A 19th-century-style theatrical production on the lawn of a Georgian mansion sounds like a charming, elegant diversion. But on a Saturday at the Riversdale estate in Riverdale Park, Md., theatergoers must contend with plenty of uncomfortable elements. First it’s the manic whirr of lusty cicadas. Then the chatter of wine-guzzling, paper-fan-rattling neighbors. Then, well, the smells of those neighbors, crammed into a tent on a sultry night. And most frightening of all: men in nautical garb. Singing. “We always are ready! Steady, boys, steady!”
“Back before television, this was what people did for entertainment,” says Buff Huntley, assistant director of the New Old Theater Company’s production of Black-Eyed Susan. At Riversdale for a three-day run last weekend, the 1829 nautical melodrama by British dramatist Douglas Jerrold is the company’s first attempt to simulate the traveling-theater experience of that pre-idiot-box time.
The brainchild of Severn, Md.’s, Steven Lampredi, New Old is rooted in one of the actor and director’s formative experiences: going backstage at a melodrama organized by his theatrically inclined mother. “What was on the actor’s face up close wasn’t what you saw from the audience,” the 48-year-old recalls. “And then I saw the buzz saw—and it was made of wood.”
Lampredi remembers being enraptured by the effectiveness of the artifice, and his own stage career has included forays into the stylized forms of commedia dell’arte and mime. Two months ago, Lampredi placed ads on theatrical bulletin boards seeking actors for a production “only slightly adapted to suit a modern audience.” The two dozen or so respondents included Huntley, a Victorian-history aficionado from Alexandria who was vital in helping the fledgling company escape anachronism—even though, on Saturday, she can’t do a thing about the ice-cream truck that has parked nearby, tinkling “Somewhere Over the Rainbow.”
The all-volunteer troupe had to learn not only the script, but also the conventions of 19th-century performance: Actors faced the audience instead of each other, with no amplification and under the light of candle lamps and lanterns. And gestures, says Huntley, who studied vintage photographs and elocution manuals, were highly codified. There were specific arm movements for each emotion, making it easier for audiences of the day to follow the plot even if they couldn’t make out the words. “One contemporary wrote of an actor looking like a windmill,” Huntley laughs.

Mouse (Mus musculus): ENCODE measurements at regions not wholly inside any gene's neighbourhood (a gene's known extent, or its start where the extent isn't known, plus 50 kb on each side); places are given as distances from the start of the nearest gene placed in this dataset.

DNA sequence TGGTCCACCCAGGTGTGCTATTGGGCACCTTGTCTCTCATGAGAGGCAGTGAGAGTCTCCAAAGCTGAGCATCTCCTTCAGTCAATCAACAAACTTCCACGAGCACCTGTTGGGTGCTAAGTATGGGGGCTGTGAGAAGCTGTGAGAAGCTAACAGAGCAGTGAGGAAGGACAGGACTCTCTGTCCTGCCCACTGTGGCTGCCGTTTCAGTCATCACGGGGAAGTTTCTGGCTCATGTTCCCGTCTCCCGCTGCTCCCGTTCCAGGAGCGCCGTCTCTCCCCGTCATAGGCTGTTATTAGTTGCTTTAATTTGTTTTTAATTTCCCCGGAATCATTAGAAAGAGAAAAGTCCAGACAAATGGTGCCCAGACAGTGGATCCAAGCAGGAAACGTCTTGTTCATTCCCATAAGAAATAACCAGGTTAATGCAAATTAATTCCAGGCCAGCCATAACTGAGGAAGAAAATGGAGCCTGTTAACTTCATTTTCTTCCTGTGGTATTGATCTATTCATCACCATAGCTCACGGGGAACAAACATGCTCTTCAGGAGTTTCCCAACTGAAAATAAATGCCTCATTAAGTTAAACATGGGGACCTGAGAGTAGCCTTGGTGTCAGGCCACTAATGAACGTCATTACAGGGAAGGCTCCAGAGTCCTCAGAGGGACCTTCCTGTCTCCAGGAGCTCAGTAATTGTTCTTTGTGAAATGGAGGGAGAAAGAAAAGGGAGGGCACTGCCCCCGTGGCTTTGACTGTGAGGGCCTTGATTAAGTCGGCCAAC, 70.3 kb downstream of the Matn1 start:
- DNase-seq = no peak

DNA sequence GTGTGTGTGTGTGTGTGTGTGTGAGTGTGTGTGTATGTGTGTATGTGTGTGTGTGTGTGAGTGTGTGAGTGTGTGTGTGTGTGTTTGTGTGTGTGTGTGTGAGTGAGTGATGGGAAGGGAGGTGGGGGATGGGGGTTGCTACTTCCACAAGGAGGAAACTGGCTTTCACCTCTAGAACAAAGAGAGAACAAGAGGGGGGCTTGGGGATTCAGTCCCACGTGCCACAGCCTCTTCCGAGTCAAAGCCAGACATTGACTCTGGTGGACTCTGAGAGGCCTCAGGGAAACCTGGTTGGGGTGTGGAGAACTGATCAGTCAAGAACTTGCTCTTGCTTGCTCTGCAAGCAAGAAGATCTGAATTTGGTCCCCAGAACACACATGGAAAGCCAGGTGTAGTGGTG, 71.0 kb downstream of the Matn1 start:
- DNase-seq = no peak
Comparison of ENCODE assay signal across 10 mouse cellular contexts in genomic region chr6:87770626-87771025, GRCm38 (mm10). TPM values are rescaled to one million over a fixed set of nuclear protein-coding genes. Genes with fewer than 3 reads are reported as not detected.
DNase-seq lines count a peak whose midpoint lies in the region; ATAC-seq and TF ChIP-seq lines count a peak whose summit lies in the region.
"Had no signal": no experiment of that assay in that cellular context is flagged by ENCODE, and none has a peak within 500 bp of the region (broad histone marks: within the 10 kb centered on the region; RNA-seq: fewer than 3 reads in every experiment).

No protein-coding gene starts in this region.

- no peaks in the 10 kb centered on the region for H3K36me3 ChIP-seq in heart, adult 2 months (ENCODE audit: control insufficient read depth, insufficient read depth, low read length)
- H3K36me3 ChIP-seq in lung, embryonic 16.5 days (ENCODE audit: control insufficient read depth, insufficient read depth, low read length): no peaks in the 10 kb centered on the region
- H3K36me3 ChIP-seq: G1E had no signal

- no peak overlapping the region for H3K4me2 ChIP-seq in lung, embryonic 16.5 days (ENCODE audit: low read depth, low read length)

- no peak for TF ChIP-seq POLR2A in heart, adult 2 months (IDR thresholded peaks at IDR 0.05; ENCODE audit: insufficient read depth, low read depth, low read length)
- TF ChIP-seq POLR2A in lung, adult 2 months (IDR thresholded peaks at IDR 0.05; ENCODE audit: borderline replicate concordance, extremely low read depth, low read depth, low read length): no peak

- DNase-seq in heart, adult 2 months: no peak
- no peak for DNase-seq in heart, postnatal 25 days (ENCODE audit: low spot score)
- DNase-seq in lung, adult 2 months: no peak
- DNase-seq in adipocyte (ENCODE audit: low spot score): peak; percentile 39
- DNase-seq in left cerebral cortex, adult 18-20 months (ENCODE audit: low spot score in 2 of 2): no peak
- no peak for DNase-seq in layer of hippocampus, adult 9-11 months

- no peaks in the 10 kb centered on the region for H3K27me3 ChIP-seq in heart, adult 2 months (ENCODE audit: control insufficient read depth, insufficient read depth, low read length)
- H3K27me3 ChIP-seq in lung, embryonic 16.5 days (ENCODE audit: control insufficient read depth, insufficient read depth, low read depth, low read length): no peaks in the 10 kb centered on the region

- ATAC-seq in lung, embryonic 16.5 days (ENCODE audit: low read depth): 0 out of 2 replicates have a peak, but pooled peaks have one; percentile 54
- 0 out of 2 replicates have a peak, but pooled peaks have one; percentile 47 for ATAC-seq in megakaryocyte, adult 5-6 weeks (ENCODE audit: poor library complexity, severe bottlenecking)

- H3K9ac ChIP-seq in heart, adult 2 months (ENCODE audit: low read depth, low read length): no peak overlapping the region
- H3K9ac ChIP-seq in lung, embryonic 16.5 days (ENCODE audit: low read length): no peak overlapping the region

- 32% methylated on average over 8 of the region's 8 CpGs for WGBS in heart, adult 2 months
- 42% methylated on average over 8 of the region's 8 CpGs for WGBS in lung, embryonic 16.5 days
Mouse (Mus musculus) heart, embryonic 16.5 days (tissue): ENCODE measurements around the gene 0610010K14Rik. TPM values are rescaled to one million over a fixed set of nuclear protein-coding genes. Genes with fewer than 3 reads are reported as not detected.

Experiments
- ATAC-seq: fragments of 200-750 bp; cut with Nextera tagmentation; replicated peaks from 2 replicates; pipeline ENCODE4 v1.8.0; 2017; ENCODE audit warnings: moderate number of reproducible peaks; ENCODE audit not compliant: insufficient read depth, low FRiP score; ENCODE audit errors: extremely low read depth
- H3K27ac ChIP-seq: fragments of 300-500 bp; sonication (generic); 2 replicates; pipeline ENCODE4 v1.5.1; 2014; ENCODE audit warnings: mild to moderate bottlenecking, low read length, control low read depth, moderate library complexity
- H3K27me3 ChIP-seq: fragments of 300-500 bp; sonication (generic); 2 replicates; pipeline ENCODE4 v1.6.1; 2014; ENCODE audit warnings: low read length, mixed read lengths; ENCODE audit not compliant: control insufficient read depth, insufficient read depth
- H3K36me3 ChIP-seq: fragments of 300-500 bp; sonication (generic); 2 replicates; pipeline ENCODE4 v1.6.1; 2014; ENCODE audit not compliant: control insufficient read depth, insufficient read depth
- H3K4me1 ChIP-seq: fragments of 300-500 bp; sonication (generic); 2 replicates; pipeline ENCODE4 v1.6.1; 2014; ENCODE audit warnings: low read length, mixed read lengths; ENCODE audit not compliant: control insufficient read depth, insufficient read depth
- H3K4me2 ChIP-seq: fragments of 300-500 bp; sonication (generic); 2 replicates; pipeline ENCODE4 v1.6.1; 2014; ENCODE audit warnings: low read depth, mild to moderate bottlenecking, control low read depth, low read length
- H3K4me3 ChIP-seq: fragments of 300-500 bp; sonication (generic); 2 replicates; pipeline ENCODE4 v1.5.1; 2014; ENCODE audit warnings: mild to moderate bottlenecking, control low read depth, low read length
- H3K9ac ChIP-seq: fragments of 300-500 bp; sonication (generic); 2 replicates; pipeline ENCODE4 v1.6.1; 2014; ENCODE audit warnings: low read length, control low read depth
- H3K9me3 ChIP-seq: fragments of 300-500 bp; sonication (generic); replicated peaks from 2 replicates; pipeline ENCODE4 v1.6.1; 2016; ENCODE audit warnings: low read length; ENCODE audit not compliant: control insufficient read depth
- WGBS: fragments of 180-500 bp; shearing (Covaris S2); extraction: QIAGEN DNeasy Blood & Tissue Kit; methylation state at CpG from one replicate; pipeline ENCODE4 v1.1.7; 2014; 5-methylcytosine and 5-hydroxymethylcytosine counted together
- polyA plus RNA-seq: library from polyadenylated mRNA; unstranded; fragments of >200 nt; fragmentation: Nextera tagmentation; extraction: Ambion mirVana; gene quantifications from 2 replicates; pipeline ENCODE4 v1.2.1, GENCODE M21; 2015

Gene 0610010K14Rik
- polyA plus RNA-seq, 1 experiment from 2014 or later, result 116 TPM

On Saturday, New Old’s actors keep things enthusiastically broad as rake after rake tries to separate Susan’s sailor hero, Sweet William, from his lovely wife. To add yet another a period touch, the audience is encouraged to cheer and boo, causing Kim Curtis, who portrays villainous Doggrass, to sneer at the crowd as he slithers offstage.
“People laugh at melodrama,” Huntley says afterward. But she notes that the genre has a vital place in literary history: “People like Walt Whitman, Edgar Allan Poe, and Herman Melville”—who might have based Billy Budd on Susan—“saw it and were inspired to write by it.”
Lampredi, encouraged by the show’s warm reception and the sheer fun his troupe is having on its maiden voyage, envisions bringing Susan and other 18th- and 19th-century plays to regional historical sites. “They’re like a time capsule,” says Lampredi. “I like Shakespeare, too, but these are so obscure. It’s a secret, like it’s locked up.” —Pamela Murray Winters